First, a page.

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Ernst & Young, like any of the Big Four or large professional services firm, is composed of a series of “practices” or unique groups of resources, ranging from a handful of people to several hundred, which tout similar subject matter experience.
These practices are then lumped into larger organizational categories that support the firm’s overarching strategic vision. Here’s an example which should clarify things for you a bit: I’m part of the “Program Advisory Services” practice, or PAS for short.
You might be thinking at this point, “Which group is right for me, Assurance or Advisory?
” Well, they are significantly different from one another.
These “service lines” then roll into four major divisions which are: Assurance, Transaction, Tax and Advisory. The new regulation will have a significant impact on these companies for obvious reasons.
It may be a “bad luck” scenario for companies, but it could be a “big opportunity” for their professional advisors.
As advisors to industry, we provide a valuable benefit, since large businesses are regularly confronted with a bevy of challenges that range from the commonplace, such as not having the internal subject matter experience needed in order to execute upon critical initiatives, to the less mundane, such as perhaps a regulatory mandate to leverage independent third-party consultation.
The list in-between these two examples are vast to be sure and vary greatly in complexity.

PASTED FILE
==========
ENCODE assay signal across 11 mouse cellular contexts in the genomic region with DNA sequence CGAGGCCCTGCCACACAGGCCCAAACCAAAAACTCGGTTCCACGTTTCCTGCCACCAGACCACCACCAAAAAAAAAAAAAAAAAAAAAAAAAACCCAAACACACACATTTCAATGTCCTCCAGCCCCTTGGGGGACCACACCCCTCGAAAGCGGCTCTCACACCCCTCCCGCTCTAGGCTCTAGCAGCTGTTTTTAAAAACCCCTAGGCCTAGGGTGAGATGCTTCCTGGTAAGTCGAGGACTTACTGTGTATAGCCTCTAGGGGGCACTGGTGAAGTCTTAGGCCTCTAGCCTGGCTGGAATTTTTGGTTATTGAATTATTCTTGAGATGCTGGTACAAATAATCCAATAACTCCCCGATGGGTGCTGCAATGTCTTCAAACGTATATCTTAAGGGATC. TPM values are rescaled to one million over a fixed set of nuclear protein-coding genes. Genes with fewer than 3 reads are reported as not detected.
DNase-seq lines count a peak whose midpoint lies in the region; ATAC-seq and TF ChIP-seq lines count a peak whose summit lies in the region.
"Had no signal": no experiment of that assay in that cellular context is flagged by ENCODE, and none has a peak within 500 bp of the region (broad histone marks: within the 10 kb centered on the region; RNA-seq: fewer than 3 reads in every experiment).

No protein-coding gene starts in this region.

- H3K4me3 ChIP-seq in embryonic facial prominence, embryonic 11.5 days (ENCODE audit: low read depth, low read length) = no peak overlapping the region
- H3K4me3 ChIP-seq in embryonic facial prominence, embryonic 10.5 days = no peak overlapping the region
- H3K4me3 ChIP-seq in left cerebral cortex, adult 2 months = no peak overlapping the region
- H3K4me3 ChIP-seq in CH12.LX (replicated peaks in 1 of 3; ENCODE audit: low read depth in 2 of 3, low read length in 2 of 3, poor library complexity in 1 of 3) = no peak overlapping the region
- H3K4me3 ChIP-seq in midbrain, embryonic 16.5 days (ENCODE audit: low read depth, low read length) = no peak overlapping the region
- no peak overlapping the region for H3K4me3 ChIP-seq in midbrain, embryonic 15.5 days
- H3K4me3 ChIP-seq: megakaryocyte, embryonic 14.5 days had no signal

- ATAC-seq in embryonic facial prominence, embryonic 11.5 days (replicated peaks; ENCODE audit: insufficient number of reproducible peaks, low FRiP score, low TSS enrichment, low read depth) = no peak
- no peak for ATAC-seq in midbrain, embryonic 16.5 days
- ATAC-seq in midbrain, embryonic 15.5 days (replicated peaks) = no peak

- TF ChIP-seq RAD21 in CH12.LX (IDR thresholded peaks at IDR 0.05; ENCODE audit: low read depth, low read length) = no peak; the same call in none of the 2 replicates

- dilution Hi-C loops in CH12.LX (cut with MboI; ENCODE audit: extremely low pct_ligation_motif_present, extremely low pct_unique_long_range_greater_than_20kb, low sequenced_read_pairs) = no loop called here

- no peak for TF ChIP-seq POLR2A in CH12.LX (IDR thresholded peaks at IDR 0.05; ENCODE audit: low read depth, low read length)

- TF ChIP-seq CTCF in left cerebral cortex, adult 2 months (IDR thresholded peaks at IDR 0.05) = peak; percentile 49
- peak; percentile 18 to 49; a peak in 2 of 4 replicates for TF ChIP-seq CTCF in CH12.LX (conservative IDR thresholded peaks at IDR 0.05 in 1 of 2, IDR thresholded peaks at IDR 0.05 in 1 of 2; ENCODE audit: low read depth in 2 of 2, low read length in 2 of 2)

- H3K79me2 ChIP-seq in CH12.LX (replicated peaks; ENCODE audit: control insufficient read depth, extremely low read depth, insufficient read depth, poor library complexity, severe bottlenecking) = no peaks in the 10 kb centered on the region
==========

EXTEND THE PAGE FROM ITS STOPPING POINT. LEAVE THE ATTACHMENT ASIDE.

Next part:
Firms as you might expect are structured in such a way as to meet client demand.
This event could provide the foundation for a “business case” to create a new practice in order to address this potential need of the future.
Once the business case is formally presented and a firm commits to the investment…Recruit, train, sell and bam! This exemplifies why professional services firms cannot have a flat or rigid hierarchy.
Now, imagine twenty (random number) other practices such as PAS which falls under the RAS umbrella. Now once again try to imagine ten or so other service lines like RAS with once again a bunch of sub-service lines such as PAS. New practices form and old practices consolidate just about every year. Here’s an example: Imagine for a moment that a new regulation to govern “Wall Street” firms is passed and will be enforced in one year’s time.
These groupings also vary from country to country and region to region depending on client demand in that particular geography. This is a possible scenario, I might add, given today’s market conditions.